computing being evaluated
With the use of computers becoming
more and more integral to research, a task force, convened last
fall, is evaluating how things are working and where the University
needs to boost support of information technology.
by Dr. Robert Reynolds, vice president and chief information officer,
and Vice President for Research and Public Service Gene Block,
the task force, chaired by biology professor W. Otto Friesen,
comprises more than 30 faculty and staff members and is divided
into three subgroups.
Computing Task Force
Review the current status of U.Va. support of research through
computing and IT
Examine the computing/IT resources provided at peer institutions
Illuminate the gaps and needs for additional support
Formulate specific short- and long-term recommendations
my administration in Information Technology and Communication,
I hope to enhance institutional support of research and pedagogy
through information technology," Dr. Reynolds said. "In
order to understand better the ways we are now supporting research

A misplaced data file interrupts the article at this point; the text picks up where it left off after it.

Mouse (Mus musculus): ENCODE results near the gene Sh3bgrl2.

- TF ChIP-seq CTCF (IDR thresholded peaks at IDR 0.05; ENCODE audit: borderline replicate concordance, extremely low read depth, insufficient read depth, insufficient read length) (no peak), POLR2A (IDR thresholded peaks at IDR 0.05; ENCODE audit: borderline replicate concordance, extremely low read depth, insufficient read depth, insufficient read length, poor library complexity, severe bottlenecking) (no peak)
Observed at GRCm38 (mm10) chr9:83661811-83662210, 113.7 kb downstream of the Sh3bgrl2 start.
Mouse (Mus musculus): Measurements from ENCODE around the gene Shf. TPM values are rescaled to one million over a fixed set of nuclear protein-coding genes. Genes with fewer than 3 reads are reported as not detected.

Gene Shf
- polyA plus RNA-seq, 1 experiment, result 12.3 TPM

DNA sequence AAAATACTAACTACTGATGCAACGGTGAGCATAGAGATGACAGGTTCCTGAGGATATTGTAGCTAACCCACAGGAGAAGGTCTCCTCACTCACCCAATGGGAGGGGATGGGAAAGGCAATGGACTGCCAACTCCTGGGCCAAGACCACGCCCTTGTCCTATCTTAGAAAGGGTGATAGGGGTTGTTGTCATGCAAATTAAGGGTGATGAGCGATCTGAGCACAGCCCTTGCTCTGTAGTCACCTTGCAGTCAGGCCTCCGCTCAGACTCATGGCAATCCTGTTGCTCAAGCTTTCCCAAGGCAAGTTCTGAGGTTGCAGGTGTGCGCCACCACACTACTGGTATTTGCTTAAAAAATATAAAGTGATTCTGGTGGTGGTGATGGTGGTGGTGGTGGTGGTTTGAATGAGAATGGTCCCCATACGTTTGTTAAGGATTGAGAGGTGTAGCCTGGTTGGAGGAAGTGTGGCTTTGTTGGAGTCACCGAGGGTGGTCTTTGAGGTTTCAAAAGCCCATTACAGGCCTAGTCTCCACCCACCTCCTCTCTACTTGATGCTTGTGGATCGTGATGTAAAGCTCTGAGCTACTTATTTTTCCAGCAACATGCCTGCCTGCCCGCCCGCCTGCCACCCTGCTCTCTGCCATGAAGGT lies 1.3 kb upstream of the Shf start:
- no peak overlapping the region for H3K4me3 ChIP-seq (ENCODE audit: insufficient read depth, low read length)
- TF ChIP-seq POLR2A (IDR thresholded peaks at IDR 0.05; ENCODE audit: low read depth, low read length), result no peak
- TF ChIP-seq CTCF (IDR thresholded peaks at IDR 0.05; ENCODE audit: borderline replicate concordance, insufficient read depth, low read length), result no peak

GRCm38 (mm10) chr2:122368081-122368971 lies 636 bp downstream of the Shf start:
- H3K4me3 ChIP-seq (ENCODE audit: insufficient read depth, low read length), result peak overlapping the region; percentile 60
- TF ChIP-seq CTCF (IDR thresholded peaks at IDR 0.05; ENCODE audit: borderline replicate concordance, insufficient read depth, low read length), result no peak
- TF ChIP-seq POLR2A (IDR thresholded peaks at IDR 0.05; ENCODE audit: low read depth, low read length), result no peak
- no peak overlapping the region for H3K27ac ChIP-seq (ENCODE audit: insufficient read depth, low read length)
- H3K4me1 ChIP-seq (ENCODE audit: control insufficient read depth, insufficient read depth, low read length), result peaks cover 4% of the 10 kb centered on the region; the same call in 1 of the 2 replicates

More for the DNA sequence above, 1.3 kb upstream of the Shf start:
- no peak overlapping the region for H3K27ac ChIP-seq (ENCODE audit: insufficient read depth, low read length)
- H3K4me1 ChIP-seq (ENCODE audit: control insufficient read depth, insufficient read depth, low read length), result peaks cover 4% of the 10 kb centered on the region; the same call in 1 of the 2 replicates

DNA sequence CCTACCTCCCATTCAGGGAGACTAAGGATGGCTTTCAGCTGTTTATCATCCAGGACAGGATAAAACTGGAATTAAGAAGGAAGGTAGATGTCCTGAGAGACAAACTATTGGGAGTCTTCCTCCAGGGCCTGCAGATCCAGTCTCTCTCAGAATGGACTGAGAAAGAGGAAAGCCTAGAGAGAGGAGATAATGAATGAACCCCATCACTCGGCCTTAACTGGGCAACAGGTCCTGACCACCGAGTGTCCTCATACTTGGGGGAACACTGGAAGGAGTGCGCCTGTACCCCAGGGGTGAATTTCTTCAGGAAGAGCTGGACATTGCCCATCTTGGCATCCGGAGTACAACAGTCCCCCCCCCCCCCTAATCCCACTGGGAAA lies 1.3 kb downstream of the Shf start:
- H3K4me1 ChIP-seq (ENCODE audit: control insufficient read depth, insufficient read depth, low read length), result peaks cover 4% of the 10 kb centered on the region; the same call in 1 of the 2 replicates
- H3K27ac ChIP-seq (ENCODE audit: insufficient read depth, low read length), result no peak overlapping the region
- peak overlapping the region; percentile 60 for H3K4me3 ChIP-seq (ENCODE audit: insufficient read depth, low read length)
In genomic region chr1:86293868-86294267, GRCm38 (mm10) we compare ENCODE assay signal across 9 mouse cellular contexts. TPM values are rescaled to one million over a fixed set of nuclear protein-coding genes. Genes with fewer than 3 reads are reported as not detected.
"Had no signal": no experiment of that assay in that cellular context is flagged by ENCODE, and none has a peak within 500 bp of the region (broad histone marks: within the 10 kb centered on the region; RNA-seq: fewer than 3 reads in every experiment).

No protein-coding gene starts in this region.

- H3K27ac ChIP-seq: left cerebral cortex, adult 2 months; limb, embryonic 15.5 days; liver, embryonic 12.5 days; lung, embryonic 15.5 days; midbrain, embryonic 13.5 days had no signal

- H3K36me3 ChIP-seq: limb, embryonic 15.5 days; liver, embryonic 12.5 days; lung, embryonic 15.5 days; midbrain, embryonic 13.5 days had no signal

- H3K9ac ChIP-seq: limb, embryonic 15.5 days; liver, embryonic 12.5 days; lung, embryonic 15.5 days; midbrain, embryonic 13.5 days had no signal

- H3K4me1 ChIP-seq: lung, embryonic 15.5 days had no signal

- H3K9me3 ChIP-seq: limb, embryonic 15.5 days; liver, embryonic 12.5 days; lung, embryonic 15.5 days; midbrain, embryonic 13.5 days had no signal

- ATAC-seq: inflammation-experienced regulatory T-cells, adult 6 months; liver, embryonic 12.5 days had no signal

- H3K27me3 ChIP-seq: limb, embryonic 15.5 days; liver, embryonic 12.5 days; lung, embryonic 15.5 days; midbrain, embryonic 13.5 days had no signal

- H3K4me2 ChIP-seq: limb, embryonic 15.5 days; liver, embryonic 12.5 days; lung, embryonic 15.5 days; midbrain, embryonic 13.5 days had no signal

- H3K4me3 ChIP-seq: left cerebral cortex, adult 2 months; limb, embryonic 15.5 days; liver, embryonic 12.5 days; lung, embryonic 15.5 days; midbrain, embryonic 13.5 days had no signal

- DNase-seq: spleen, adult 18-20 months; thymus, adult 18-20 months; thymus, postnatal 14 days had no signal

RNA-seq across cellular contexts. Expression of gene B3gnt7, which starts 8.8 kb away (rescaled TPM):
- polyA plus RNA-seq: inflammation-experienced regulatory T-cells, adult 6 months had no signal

and teaching, it's necessary to conduct a University-wide assessment
based on input from faculty and students."
The task force is looking at how computers are being used for
all types of research, from lab work to humanities scholarship,
and what is being done that couldn't be done without the use of
technology. The task force subgroups are interested in how researchers
use the complete continuum of scale, from laptops to mainframes,
Friesen said. They also want to know how departments in ITC are
most helpful -- providing services such as virus protection software
and technical support, for example.
task force hopes to pinpoint where more help is needed, in terms
of funds and personnel, in order to figure out how to allocate
existing resources and see where the University needs more support.
The sub-groups have held forums around Grounds to solicit input
and are expanding their efforts to reach as many people as possible
by setting up a feedback form on the task force Web site (http://www.itc.virginia.edu/rctf).
Their deadline for submitting final reports with recommendations
is March 5, so that their work can be used in the University's
are now at a crucial stage in our efforts to gather information
from faculty and students and formulating a compendium of our
needs for more effectively furthering research that requires or
is facilitated by the use of computers," Friesen said. "We
need to make faculty, staff and students across Grounds aware
of this important effort so that they can provide the broad input
that will be critical in the assessment of our needs for computer
hardware, software, staff support and infrastructure to enhance
our academic research."
findings of subgroups